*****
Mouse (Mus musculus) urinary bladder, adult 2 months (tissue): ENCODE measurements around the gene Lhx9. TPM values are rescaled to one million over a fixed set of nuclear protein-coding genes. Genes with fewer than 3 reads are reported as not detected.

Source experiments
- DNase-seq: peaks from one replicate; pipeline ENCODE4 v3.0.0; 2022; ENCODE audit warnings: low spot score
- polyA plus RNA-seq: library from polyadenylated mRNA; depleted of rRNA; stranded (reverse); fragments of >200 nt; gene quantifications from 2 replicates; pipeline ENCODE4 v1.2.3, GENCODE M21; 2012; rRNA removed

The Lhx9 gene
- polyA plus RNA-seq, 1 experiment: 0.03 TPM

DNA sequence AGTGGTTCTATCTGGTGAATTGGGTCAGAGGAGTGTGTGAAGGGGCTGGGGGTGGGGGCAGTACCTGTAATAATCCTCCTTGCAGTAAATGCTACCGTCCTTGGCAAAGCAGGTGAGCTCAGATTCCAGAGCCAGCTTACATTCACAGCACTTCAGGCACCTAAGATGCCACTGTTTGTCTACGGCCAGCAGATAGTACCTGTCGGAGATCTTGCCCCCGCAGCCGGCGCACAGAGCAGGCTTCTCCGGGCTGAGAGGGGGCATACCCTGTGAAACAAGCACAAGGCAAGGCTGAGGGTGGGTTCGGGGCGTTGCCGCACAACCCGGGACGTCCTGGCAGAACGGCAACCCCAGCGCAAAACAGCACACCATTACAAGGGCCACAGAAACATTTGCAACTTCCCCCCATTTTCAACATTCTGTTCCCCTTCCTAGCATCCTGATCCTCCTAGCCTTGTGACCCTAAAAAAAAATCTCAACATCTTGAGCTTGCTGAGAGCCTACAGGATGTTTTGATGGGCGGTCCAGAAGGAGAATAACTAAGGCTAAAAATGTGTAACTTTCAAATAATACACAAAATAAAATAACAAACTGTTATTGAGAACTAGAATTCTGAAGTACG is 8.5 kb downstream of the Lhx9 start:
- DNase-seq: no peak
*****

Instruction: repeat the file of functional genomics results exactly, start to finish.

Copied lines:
Mouse (Mus musculus) urinary bladder, adult 2 months (tissue): ENCODE measurements around the gene Lhx9. TPM values are rescaled to one million over a fixed set of nuclear protein-coding genes. Genes with fewer than 3 reads are reported as not detected.

Source experiments
- DNase-seq: peaks from one replicate; pipeline ENCODE4 v3.0.0; 2022; ENCODE audit warnings: low spot score
- polyA plus RNA-seq: library from polyadenylated mRNA; depleted of rRNA; stranded (reverse); fragments of >200 nt; gene quantifications from 2 replicates; pipeline ENCODE4 v1.2.3, GENCODE M21; 2012; rRNA removed

The Lhx9 gene
- polyA plus RNA-seq, 1 experiment: 0.03 TPM

DNA sequence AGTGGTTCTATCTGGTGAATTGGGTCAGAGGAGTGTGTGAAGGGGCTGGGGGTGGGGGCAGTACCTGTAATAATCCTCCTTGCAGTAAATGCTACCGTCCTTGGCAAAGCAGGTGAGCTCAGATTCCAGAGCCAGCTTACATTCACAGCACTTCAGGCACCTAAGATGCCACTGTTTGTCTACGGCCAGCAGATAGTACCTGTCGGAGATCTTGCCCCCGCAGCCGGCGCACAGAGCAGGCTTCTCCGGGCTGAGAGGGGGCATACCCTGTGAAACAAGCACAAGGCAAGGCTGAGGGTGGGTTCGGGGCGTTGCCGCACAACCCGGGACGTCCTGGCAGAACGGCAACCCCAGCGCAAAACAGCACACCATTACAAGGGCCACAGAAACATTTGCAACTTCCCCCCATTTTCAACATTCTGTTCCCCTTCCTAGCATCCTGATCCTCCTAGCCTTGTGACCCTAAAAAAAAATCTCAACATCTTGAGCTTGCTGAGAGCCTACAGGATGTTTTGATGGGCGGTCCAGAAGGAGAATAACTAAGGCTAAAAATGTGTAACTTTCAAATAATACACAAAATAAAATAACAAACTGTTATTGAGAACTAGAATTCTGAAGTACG is 8.5 kb downstream of the Lhx9 start:
- DNase-seq: no peak